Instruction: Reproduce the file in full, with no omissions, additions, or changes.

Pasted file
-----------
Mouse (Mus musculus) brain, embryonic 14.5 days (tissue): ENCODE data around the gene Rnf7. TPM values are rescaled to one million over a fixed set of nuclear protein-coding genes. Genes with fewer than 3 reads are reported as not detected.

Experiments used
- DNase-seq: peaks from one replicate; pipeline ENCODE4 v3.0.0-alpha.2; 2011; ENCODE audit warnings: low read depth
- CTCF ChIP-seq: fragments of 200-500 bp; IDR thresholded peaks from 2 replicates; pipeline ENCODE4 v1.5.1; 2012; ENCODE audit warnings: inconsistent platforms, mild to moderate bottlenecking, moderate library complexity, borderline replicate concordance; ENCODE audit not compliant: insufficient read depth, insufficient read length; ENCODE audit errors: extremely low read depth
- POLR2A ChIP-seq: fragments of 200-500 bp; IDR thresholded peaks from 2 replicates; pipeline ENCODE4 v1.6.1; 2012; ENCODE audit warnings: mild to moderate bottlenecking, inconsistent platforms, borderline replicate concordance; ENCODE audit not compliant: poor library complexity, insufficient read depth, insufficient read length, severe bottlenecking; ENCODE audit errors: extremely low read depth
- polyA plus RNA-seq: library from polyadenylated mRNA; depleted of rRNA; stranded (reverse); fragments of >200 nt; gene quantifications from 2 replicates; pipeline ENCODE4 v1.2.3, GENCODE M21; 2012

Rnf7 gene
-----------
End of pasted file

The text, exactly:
Mouse (Mus musculus) brain, embryonic 14.5 days (tissue): ENCODE data around the gene Rnf7. TPM values are rescaled to one million over a fixed set of nuclear protein-coding genes. Genes with fewer than 3 reads are reported as not detected.

Experiments used
- DNase-seq: peaks from one replicate; pipeline ENCODE4 v3.0.0-alpha.2; 2011; ENCODE audit warnings: low read depth
- CTCF ChIP-seq: fragments of 200-500 bp; IDR thresholded peaks from 2 replicates; pipeline ENCODE4 v1.5.1; 2012; ENCODE audit warnings: inconsistent platforms, mild to moderate bottlenecking, moderate library complexity, borderline replicate concordance; ENCODE audit not compliant: insufficient read depth, insufficient read length; ENCODE audit errors: extremely low read depth
- POLR2A ChIP-seq: fragments of 200-500 bp; IDR thresholded peaks from 2 replicates; pipeline ENCODE4 v1.6.1; 2012; ENCODE audit warnings: mild to moderate bottlenecking, inconsistent platforms, borderline replicate concordance; ENCODE audit not compliant: poor library complexity, insufficient read depth, insufficient read length, severe bottlenecking; ENCODE audit errors: extremely low read depth
- polyA plus RNA-seq: library from polyadenylated mRNA; depleted of rRNA; stranded (reverse); fragments of >200 nt; gene quantifications from 2 replicates; pipeline ENCODE4 v1.2.3, GENCODE M21; 2012

Rnf7 gene